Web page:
Saturday, 8 June 2013

Tough Love.

Have you heard of Tough Love?  It's a phrase usually associated with parenting, where parents attempt to cope with, and hopefully rein in, the behavior of their wayward children through the application of firm boundaries strengthened by firm resolve and follow through on sticking to their guns.  Basic parenting really.

I get a sense that someone in Saudi hierarchy has heard of the Tough Love concept and has decided to implement it on the local populace.   Expats affected are simply fall out from the process.

The Hierarchy are busy setting up technical training centers so Saudi's can replace expats in  trade jobs such as plumbers, electricians, hospitality and hair dressing.  Youth are being encouraged to participate which, I gather, a lot are happy to do initially - it beats hanging round doing nothing.  The drop off rate though, according to a training bloke I met, is quite high.   However, despite that, feedback from the folks running a plastics center I visited is quite positive for students who stick around.

Hearing news that Saudi's were being trained for trades reminded me of a local radio station I was listening to one evening a couple of years back, where the guest presenter was saying how important it was for Saudi's to learn basic skills, like how to use a screwdriver, so they can do their own repairs around the home.  I do recall laughing when the presenter said that most blokes round here don't even know what a screwdriver looks like.  I'm guessing trade training centers are going to change that!

Women are also going to know how to handle a few tools as factories have been ordered to hire women, feminizing roles that used to be the domain of men, and mostly expat men at that.  This is, apparently, going great guns with local women now on the production line for cars, and vegetables and all manner of other industries and loving it.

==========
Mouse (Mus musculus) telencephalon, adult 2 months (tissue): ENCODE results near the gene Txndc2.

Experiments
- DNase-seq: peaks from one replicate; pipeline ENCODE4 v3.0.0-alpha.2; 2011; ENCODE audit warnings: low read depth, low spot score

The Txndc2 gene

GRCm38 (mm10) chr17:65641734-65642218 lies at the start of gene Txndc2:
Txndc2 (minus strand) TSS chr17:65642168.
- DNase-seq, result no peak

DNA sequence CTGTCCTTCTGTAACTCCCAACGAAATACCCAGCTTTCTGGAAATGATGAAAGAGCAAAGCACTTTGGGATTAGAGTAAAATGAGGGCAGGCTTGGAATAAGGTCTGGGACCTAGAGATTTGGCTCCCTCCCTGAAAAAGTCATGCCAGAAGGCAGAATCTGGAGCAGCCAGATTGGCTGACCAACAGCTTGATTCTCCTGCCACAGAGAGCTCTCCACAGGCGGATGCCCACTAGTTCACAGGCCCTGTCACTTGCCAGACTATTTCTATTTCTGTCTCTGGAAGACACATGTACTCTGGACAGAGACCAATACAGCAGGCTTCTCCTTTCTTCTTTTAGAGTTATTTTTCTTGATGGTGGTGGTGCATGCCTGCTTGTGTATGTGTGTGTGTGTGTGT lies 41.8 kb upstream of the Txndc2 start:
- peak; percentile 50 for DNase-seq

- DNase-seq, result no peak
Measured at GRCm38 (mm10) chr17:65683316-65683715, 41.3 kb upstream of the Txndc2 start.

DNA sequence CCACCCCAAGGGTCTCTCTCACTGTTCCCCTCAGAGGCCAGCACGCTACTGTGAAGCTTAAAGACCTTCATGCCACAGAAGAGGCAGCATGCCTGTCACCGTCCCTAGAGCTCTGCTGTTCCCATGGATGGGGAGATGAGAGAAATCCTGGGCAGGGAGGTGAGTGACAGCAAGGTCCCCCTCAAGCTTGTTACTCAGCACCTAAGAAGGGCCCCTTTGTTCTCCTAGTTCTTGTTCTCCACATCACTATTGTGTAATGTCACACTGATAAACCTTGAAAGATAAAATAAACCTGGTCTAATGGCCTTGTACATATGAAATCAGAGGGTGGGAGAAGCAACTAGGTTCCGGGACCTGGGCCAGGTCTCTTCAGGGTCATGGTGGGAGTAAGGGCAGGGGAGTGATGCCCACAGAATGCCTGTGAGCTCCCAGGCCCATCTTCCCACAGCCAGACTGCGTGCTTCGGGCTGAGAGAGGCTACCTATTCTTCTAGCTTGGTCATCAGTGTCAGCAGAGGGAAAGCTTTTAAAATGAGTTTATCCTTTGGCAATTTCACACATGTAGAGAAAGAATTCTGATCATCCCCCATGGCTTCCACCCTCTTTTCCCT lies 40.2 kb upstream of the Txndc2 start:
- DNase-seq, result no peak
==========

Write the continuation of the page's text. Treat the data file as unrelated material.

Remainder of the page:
Word has it that the unemployed need to start being grateful for the opportunities being given.  Saudization and the recent 'illegal expat sweep' is effectively turfing a few expats to create work space for the high number of unemployed locals, and those who keep turning down jobs, especially if they are collecting Hafiz (the Saudi equivalent of the Dole), will not be looked favorably upon.

Companies have expressed frustration at Saudi's who, once they land a job, only stick around getting paid for the training period and then decide to bugger off.  I'm not sure how the Hierarchy have decided to deal with this yet, but something is in the wind.  Workplace training has been implemented at most companies because it has been recognized that Saudi's need the extra, on the job training before they can effectively replace current expats.  However, as one manager told me, no amount of skill training can change the attitude to work that most arrive at the desk with.

Maids are also getting harder to come by unless you're prepared to pay the increased price though, if you ask me, it's a ploy to slowly phase out maids so housewives can be housewives like they are in the rest of the world.

Sometimes it looks as though this Tough Love attitude is directed at the local populace, mainly via employment strategies - a sort of 'we're doing everything we can to make work available for you, now you get off your butt and run with the opportunities'.  But sometimes I wonder if it's the conservative, backward looking bunch that are really behind the changes being driven, the thinking being once people are working and earning and on a roll living productive lives the idea of going backwards will not be palatable, and anyone attempting to force backward steps will be turfed fairly quickly by the power of forward motion. That's my conspiracy theory, anyway.

Of course, one also wonders if all this activity has anything to do with the rumour circulating that the Saudi golden years aren't going to last as long as initially thought.  Time to harden up, as we say in NZ.  Hence my impression someone in Saudi has decided to exercise some Tough Love.



Ka Kite,
Kiwi





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